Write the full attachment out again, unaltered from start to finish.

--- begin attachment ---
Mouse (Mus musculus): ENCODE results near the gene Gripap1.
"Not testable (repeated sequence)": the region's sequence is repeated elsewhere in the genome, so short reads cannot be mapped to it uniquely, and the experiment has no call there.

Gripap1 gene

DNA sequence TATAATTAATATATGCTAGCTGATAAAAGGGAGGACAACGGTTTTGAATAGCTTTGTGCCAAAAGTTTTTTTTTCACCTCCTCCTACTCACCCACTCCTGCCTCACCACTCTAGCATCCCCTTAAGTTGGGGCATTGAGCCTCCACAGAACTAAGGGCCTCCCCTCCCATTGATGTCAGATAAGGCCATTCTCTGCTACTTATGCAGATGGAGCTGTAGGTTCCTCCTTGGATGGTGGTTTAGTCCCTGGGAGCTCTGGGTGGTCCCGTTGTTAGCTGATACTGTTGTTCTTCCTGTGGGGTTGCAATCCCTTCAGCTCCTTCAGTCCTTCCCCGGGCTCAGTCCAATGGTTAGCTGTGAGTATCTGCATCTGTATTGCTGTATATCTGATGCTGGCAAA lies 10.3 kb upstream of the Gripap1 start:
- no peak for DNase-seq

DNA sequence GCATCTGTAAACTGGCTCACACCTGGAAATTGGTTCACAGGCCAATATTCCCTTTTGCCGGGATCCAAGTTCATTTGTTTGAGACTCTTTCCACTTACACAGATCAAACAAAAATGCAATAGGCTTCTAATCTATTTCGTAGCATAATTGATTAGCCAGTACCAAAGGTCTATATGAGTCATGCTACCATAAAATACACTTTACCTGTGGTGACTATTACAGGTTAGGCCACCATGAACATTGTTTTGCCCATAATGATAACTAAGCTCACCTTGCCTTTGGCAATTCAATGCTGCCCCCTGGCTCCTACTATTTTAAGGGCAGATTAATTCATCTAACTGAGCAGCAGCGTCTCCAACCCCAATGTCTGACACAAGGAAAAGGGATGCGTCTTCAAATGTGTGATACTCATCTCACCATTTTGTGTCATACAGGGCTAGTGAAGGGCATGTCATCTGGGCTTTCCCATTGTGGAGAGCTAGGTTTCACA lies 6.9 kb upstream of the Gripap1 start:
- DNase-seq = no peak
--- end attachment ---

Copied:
Mouse (Mus musculus): ENCODE results near the gene Gripap1.
"Not testable (repeated sequence)": the region's sequence is repeated elsewhere in the genome, so short reads cannot be mapped to it uniquely, and the experiment has no call there.

Gripap1 gene

DNA sequence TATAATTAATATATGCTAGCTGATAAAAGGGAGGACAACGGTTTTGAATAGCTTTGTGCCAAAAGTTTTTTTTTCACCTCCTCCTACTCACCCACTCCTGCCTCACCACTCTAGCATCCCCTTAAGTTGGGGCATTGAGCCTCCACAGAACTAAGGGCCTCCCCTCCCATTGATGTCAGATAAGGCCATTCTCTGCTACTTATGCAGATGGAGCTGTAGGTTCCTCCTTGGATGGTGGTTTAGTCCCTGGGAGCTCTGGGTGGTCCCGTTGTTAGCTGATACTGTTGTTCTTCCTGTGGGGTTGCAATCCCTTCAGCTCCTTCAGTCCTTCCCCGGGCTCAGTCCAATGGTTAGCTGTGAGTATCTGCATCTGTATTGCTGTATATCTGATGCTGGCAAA lies 10.3 kb upstream of the Gripap1 start:
- no peak for DNase-seq

DNA sequence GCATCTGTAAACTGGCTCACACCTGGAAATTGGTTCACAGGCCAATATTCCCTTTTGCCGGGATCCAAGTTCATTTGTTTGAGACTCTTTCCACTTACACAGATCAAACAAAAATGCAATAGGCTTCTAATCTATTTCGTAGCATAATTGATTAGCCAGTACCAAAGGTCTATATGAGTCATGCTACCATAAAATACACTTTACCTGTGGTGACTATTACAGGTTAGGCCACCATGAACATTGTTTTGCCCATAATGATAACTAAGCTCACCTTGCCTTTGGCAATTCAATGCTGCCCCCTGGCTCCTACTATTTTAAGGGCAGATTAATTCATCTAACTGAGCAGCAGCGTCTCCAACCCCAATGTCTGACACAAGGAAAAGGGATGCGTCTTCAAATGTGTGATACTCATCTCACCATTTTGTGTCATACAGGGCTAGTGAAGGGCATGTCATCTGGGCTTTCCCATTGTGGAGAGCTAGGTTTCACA lies 6.9 kb upstream of the Gripap1 start:
- DNase-seq = no peak